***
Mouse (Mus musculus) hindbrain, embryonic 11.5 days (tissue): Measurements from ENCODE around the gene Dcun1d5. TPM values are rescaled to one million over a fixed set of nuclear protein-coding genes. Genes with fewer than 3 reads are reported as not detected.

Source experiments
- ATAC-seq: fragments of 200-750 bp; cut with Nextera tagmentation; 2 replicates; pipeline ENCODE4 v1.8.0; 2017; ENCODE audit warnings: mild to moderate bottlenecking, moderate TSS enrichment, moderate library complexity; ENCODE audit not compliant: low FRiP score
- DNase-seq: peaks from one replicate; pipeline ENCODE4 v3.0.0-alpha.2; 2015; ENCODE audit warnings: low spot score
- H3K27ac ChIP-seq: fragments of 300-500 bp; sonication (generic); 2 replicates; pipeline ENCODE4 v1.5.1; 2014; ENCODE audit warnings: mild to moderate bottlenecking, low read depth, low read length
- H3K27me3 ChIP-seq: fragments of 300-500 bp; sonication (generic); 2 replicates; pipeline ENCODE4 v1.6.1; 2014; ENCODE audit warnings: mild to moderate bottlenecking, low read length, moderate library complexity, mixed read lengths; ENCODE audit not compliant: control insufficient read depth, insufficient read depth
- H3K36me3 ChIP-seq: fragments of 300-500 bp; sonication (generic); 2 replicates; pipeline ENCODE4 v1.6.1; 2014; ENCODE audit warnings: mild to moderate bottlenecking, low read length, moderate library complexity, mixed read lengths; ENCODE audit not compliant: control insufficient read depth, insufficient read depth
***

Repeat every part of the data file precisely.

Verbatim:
Mouse (Mus musculus) hindbrain, embryonic 11.5 days (tissue): Measurements from ENCODE around the gene Dcun1d5. TPM values are rescaled to one million over a fixed set of nuclear protein-coding genes. Genes with fewer than 3 reads are reported as not detected.

Source experiments
- ATAC-seq: fragments of 200-750 bp; cut with Nextera tagmentation; 2 replicates; pipeline ENCODE4 v1.8.0; 2017; ENCODE audit warnings: mild to moderate bottlenecking, moderate TSS enrichment, moderate library complexity; ENCODE audit not compliant: low FRiP score
- DNase-seq: peaks from one replicate; pipeline ENCODE4 v3.0.0-alpha.2; 2015; ENCODE audit warnings: low spot score
- H3K27ac ChIP-seq: fragments of 300-500 bp; sonication (generic); 2 replicates; pipeline ENCODE4 v1.5.1; 2014; ENCODE audit warnings: mild to moderate bottlenecking, low read depth, low read length
- H3K27me3 ChIP-seq: fragments of 300-500 bp; sonication (generic); 2 replicates; pipeline ENCODE4 v1.6.1; 2014; ENCODE audit warnings: mild to moderate bottlenecking, low read length, moderate library complexity, mixed read lengths; ENCODE audit not compliant: control insufficient read depth, insufficient read depth
- H3K36me3 ChIP-seq: fragments of 300-500 bp; sonication (generic); 2 replicates; pipeline ENCODE4 v1.6.1; 2014; ENCODE audit warnings: mild to moderate bottlenecking, low read length, moderate library complexity, mixed read lengths; ENCODE audit not compliant: control insufficient read depth, insufficient read depth